Friday, September 4, 2015

Love

C. S. Lewis said that we often confuse love with the desire to be loved.    But when I can truly love someone or something, things change.  I change.  And people and things around me seem to change as well.  I lose fear and selfishness to the degree I truly love.    
Love, true love, entails and requires commitment, personal growth, and forgiveness for others and for the self.
The commitment of love requires time and thus, by definition, it requires making choices and even saying no to some things so you can say yes to others.  While love is infinite, time is not.  .  This means love is selective.  We can love everyone, but we cannot give our time to everyone. This doesn’t mean I have to schedule my day, but I have found that writing yearly, monthly, daily, and even hourly goals can help me manage time and keep me focused
Love requires focus and presence.  It requires self-awareness, knowing how I am feeling at each moment, so that I don’t let my feelings overtake or rule me and thus keep me from truly loving.
Love requires order.  Without order it is hard to be present or use finite time effectively.  Love doesn’t mean that my kitchen or car always have to be clean, that my paperwork and workspace in order, or that my bills are all paid on time, but those things also help very much.  The more order there is in my life, the more effectively I can deal with the chaos life can bring.  In others words, I am more free to love.
Love requires, or perhaps causes, saying no to some things, many things, most of all to the needy self that is never happy and can never have enough.  This allows saying yes to others and to the true self, the self that is peaceful.
Love is often like a job.  It is not always easy or fun or smooth, but that doesn’t mean it’s bad.  What’s bad is the illusion that it should always be easy.  Robert Glover affirms this in his book, No More Mr. Nice Guy.  He defines “nice guys” as men who live out of fear, out of a need for approval from others, rather than from a place of true love, courage, and commitment.  “Nice guys,” says Glover, believe that life and love can and should always be easy if they just do “the right thing”, whatever that means.  Nice guys believe that they can and should always please others.  Nice guys therefore might keep secrets, take abuse, fail to discipline their children, or fail to take care of themselves, because they think they are creating a problem-free life.  But life and love are full of unexpected setbacks…and joys.  By avoiding problems, they create more problems and miss potential growth and joy.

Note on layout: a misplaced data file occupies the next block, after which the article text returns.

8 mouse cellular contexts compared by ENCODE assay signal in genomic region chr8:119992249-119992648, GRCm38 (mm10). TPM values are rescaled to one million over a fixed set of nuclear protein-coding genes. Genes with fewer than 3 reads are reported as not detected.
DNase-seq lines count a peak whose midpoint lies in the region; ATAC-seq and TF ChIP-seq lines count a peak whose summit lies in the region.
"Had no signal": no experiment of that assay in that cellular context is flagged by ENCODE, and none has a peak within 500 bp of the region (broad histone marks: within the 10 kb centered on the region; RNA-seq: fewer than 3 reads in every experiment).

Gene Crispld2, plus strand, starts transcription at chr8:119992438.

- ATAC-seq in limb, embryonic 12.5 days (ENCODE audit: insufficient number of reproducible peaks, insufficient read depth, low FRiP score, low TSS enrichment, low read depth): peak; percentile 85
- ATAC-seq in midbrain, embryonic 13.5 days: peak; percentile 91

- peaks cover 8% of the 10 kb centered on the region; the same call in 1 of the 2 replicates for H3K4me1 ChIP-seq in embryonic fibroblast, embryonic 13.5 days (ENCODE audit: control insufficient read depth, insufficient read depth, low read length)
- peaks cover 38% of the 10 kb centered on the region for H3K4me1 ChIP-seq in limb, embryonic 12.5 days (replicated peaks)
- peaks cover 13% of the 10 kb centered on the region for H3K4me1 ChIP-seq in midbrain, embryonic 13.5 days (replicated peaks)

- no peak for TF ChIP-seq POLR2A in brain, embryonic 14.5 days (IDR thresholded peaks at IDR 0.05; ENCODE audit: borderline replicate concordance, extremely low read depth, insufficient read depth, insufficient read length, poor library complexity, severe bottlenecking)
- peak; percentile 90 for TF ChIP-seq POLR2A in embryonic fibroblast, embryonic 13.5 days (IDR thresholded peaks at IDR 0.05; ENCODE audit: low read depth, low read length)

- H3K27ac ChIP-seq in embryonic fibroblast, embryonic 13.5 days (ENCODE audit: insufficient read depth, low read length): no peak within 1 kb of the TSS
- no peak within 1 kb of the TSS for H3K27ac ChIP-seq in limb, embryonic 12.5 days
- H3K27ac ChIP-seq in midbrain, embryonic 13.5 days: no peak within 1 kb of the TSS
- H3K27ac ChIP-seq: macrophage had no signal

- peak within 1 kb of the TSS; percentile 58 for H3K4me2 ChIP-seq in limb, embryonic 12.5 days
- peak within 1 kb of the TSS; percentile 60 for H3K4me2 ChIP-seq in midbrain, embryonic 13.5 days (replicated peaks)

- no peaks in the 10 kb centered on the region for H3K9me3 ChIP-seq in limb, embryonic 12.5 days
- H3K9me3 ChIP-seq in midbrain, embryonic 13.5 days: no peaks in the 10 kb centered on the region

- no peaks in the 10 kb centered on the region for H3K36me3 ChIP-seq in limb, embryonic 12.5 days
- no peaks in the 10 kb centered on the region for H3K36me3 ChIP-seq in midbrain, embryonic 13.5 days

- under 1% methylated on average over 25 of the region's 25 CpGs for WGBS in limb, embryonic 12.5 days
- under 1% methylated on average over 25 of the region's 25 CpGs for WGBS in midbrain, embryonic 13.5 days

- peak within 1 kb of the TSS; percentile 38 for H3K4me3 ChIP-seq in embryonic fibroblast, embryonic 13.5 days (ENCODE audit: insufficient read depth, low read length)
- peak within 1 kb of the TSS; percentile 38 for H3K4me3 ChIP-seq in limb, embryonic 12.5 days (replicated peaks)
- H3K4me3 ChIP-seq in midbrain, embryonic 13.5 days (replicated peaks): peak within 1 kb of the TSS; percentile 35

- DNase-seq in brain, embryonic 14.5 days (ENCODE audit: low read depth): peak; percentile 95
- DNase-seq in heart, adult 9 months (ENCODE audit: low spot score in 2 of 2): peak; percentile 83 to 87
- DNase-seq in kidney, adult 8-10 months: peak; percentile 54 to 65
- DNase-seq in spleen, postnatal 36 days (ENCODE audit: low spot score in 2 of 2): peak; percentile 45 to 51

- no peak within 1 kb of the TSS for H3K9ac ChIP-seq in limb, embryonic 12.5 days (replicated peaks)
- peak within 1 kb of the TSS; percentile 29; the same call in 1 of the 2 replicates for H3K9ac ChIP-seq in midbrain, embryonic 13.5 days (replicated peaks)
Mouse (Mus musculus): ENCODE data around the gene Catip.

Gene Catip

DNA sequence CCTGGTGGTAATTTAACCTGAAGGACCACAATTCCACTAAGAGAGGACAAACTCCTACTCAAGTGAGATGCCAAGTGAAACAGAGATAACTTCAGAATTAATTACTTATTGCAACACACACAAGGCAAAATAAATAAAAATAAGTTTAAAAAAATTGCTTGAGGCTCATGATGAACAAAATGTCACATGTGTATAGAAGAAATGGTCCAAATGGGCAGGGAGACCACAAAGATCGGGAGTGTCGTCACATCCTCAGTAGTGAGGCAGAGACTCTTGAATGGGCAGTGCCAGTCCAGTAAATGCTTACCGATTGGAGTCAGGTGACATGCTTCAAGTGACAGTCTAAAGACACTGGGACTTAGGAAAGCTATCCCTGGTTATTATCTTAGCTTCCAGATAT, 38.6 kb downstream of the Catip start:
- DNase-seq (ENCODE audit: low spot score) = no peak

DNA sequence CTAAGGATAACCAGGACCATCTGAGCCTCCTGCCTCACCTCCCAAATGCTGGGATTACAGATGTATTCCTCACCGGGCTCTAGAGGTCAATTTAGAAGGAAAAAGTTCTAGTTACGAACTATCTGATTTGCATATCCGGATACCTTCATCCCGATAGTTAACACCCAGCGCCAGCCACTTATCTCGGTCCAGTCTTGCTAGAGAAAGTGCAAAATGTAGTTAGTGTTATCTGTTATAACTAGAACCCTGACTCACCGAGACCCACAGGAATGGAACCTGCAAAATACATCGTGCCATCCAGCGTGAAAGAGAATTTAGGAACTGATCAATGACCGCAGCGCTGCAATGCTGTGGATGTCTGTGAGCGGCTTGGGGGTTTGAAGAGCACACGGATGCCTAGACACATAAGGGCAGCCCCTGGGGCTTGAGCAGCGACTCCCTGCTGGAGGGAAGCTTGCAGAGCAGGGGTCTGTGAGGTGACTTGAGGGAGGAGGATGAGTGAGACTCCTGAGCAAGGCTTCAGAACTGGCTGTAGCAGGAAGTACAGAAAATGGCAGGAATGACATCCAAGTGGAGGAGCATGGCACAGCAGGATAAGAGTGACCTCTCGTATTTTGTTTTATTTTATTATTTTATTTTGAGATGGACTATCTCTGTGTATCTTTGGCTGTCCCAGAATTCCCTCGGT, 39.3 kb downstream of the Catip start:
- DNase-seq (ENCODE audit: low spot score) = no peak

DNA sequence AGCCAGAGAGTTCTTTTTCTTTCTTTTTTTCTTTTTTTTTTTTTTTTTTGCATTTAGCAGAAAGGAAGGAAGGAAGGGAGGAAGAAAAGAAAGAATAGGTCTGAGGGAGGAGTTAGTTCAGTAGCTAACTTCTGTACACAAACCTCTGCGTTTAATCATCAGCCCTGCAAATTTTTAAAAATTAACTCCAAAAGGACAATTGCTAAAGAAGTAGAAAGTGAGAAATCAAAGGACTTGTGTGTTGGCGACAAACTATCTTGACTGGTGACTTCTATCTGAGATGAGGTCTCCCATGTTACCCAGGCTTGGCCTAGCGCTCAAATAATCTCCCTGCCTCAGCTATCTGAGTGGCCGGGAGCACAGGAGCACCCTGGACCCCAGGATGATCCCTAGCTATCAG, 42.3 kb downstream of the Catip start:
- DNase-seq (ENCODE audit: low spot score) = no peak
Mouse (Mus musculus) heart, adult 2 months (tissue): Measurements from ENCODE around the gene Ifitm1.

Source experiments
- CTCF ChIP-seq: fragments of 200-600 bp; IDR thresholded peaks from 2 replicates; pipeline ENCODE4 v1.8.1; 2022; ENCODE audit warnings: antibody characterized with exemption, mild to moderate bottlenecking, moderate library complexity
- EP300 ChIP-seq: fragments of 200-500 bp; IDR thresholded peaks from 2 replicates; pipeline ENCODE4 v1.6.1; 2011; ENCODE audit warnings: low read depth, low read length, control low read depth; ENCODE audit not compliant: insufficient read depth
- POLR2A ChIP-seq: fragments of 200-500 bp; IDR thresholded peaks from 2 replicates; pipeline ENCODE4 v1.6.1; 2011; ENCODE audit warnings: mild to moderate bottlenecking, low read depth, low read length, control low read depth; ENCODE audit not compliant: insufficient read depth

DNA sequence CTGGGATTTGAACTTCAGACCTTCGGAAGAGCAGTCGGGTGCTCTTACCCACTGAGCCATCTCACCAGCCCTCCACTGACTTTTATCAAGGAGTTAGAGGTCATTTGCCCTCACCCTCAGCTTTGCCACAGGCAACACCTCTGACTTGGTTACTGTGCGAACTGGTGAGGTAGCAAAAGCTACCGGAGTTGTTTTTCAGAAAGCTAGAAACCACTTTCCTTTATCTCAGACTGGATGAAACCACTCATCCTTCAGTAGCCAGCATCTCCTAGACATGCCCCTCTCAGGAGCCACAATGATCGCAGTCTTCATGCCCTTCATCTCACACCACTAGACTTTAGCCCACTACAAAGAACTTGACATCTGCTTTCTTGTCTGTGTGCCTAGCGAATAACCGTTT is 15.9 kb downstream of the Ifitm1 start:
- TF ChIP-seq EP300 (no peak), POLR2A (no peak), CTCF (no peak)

Love is what puts me in this chair, writing for my Muse.
Love is what motivates me to create goals.
Love is what motivates me to study.
Love is what gets me to the dentist or the doctor for checkups and work.
Love is what causes me to relax and read something I enjoy.
Love is what motivates me to do my job to the best of my ability.
Love is what motivates me to save money for the future.
Now here’s the thing:  Fear can do all those things as well.  But the problem with that is once the fear is gone, I am no longer motivated to do the right thing.  Fear causes me to do what is necessary and expedient.  Love causes me to do what is needed and excellent.   We do so many things to win approval, make money, and keep others happy.  But without changing the activity, I can simply decide to love God, love my Muse, love my children and it doesn’t matter if I’m loved back because love doesn’t ask for anything in return, not even love.
The only one I can ask and expect love from is myself.  When I do, I am at peace and it is no effort to love others.  Then suddenly there are no problems. As Eckhart Tolle says in The Power of Now, “There are only situations to be dealt with.”   Love is no longer work as an act of drudgery (which wasn’t really love in the first palce), but rather as an act of creativity, like artwork or writing. 
When I love myself I am willing to look at ways I can change without being too self-absorbed or unforgiving of my failings.  I can accept criticism, however well or poorly given as an opportunity for growth.  At the same time I can completely accept myself for who I am at the moment, who God made me to be.

This is not the final word on love.  As I said, “Love is infinite.”  I don’t have all the answers and I don’t love perfectly.  I just know seasons of growth and seasons of pruning alternate, creating in each of us if we allow it, the ability to love more truly.  Love, true love, is possible any time and anywhere.   Love is why I Get Started and Keep Going.